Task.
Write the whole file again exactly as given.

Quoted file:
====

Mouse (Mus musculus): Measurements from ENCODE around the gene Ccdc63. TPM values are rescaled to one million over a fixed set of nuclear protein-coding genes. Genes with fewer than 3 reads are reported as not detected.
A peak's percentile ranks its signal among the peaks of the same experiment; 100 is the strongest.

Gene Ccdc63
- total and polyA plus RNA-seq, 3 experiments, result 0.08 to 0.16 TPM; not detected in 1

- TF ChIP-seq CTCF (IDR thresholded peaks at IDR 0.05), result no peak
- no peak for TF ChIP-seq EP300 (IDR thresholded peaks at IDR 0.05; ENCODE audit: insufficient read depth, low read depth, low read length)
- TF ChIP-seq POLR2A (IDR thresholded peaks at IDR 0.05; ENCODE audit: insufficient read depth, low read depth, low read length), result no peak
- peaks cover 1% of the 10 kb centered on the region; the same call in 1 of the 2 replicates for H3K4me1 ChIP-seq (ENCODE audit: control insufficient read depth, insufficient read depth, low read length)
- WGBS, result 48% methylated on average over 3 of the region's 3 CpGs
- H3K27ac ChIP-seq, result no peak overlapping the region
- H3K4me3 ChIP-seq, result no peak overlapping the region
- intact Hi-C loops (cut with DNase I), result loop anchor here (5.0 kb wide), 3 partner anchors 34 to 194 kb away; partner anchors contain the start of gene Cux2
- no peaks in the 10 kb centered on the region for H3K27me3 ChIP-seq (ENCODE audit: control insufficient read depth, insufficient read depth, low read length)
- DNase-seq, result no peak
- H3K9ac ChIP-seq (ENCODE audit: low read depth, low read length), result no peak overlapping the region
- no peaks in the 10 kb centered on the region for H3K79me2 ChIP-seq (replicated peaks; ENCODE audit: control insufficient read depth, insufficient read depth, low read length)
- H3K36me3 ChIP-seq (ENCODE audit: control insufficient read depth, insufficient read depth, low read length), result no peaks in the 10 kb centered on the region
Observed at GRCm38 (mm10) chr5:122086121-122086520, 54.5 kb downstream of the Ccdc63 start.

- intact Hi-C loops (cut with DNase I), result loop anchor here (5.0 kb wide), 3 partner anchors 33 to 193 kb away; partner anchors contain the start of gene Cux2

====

Mouse (Mus musculus): Measurements from ENCODE around the gene Ccdc63. TPM values are rescaled to one million over a fixed set of nuclear protein-coding genes. Genes with fewer than 3 reads are reported as not detected.
A peak's percentile ranks its signal among the peaks of the same experiment; 100 is the strongest.

Gene Ccdc63
- total and polyA plus RNA-seq, 3 experiments, result 0.08 to 0.16 TPM; not detected in 1

- TF ChIP-seq CTCF (IDR thresholded peaks at IDR 0.05), result no peak
- no peak for TF ChIP-seq EP300 (IDR thresholded peaks at IDR 0.05; ENCODE audit: insufficient read depth, low read depth, low read length)
- TF ChIP-seq POLR2A (IDR thresholded peaks at IDR 0.05; ENCODE audit: insufficient read depth, low read depth, low read length), result no peak
- peaks cover 1% of the 10 kb centered on the region; the same call in 1 of the 2 replicates for H3K4me1 ChIP-seq (ENCODE audit: control insufficient read depth, insufficient read depth, low read length)
- WGBS, result 48% methylated on average over 3 of the region's 3 CpGs
- H3K27ac ChIP-seq, result no peak overlapping the region
- H3K4me3 ChIP-seq, result no peak overlapping the region
- intact Hi-C loops (cut with DNase I), result loop anchor here (5.0 kb wide), 3 partner anchors 34 to 194 kb away; partner anchors contain the start of gene Cux2
- no peaks in the 10 kb centered on the region for H3K27me3 ChIP-seq (ENCODE audit: control insufficient read depth, insufficient read depth, low read length)
- DNase-seq, result no peak
- H3K9ac ChIP-seq (ENCODE audit: low read depth, low read length), result no peak overlapping the region
- no peaks in the 10 kb centered on the region for H3K79me2 ChIP-seq (replicated peaks; ENCODE audit: control insufficient read depth, insufficient read depth, low read length)
- H3K36me3 ChIP-seq (ENCODE audit: control insufficient read depth, insufficient read depth, low read length), result no peaks in the 10 kb centered on the region
Observed at GRCm38 (mm10) chr5:122086121-122086520, 54.5 kb downstream of the Ccdc63 start.

- intact Hi-C loops (cut with DNase I), result loop anchor here (5.0 kb wide), 3 partner anchors 33 to 193 kb away; partner anchors contain the start of gene Cux2